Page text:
This partly explains why 99.9 percent of defendants in criminal cases are found guilty and why the process has become a hothouse for generating false charges. 
Another problem with criminal court proceedings at present is that public prosecutors present only the "best evidence" to courts. They select the testimony and material evidence that they find useful in winning conviction. Since prosecutors don't have to disclose testimony or evidence favorable to a defendant, it is only natural that they normally succeed in getting a conviction. 
It's the job of defense lawyers to find evidence favorable to defendants. Even if they find such evidence, if it has not been disclosed by the prosecution, they must obtain the Supreme Court's approval for presenting it to a court. The process for getting approval is complex and difficult.


The dynamic evidence page

It's here: the law of evidence on Spindle Law. See also this post and this post.

Sunday, November 21, 2010

Three Questions about the Conjunction Paradox

Over the years there has been much discussion about the conjunction paradox that is said to arise from the legal requirement that each essential element of a claim or charge (and, I might add, of an affirmative defense) be shown to some specified standard of persuasion such as proof beyond a reasonable doubt. It has been argued that a paradox arises if such a burden of persuasion requirement is given a mathematical interpretation that assumes that uncertainty is graded cardinally.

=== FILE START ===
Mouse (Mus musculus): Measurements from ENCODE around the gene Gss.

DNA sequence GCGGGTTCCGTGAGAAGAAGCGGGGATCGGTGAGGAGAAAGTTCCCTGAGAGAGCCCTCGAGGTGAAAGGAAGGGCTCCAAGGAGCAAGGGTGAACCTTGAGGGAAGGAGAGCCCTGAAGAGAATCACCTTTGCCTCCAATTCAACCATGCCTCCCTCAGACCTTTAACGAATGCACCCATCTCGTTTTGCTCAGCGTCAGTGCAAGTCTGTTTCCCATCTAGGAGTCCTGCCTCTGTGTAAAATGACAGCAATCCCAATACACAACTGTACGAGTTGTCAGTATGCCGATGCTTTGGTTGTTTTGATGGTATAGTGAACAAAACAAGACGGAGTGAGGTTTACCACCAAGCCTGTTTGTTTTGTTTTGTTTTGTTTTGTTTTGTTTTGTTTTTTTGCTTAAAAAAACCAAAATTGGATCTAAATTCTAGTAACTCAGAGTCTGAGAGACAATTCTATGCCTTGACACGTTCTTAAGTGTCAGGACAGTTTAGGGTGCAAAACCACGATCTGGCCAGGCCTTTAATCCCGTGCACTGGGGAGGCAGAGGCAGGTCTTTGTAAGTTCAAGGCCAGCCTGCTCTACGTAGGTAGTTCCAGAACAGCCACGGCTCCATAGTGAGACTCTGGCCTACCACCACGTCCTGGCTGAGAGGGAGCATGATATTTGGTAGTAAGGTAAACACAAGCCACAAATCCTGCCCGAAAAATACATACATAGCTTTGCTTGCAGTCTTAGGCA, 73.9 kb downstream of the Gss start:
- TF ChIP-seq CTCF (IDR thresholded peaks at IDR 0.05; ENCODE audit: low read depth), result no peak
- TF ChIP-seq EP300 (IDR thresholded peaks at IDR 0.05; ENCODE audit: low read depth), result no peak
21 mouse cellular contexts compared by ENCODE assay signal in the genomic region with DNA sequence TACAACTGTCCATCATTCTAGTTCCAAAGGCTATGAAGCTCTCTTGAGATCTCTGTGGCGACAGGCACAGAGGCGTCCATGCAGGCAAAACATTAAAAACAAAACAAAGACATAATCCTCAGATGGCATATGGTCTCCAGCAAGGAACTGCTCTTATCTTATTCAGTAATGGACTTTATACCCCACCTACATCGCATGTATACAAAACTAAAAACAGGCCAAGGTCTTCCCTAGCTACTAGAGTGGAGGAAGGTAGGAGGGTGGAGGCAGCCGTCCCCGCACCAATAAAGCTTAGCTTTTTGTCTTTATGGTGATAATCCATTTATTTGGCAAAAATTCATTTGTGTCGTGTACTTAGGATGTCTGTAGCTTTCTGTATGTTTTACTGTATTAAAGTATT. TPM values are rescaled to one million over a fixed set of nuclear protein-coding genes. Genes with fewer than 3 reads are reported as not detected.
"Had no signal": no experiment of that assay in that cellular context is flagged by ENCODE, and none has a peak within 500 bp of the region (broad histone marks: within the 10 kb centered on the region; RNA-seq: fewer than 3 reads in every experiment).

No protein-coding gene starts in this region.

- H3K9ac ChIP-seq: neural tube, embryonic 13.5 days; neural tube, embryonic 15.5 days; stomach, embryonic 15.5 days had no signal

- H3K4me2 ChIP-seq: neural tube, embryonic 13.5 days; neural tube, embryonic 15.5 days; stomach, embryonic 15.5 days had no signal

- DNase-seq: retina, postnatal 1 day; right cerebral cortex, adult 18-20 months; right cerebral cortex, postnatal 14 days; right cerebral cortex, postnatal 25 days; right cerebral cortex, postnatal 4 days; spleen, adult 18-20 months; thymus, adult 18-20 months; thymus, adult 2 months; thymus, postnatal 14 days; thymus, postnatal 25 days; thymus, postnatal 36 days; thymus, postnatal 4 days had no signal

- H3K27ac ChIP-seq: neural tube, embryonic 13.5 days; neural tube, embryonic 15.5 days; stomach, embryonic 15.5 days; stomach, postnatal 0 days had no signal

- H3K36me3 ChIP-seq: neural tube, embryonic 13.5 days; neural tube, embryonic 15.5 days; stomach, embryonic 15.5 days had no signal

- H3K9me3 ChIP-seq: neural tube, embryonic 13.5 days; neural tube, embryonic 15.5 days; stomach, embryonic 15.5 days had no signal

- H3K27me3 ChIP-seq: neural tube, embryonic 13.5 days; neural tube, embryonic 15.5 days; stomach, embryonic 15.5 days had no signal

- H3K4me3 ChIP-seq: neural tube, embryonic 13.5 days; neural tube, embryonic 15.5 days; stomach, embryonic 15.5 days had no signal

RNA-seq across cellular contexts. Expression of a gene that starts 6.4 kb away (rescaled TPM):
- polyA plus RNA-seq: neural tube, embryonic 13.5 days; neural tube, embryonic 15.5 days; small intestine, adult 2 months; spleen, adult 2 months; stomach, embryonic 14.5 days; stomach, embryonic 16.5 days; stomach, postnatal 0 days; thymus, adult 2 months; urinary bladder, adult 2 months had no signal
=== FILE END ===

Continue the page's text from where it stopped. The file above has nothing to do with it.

Suppose that the preponderance of the evidence standard requires a showing that of more than a .5 probability. On the one hand, if this mathematical requirement applies to each element of a claim and if there is more than one element to a claim, then the legally-requisite probability that the entire claim has been established -- element a, element b, etc. -- holds only if p(a) X p(b) ... p(n) is greater than .5. But if this is the case, it is argued, it follows that the probability of at least one element must be shown to be considerably more than .5. This is said to follow by application of the product rule, which in its simplest form holds that the probability of a & b together equals the probability of a times the probability of b. On the other hand, if the legal burden of persuasion is interpreted to require only that the probability of each element of a claim is more than .5, it is said that another absurd result arises, which is that a party can establish a claim (or an affirmative defense, I would add) even if the party fails to establish that the probability of all of the essential elements taken together is greater than .5.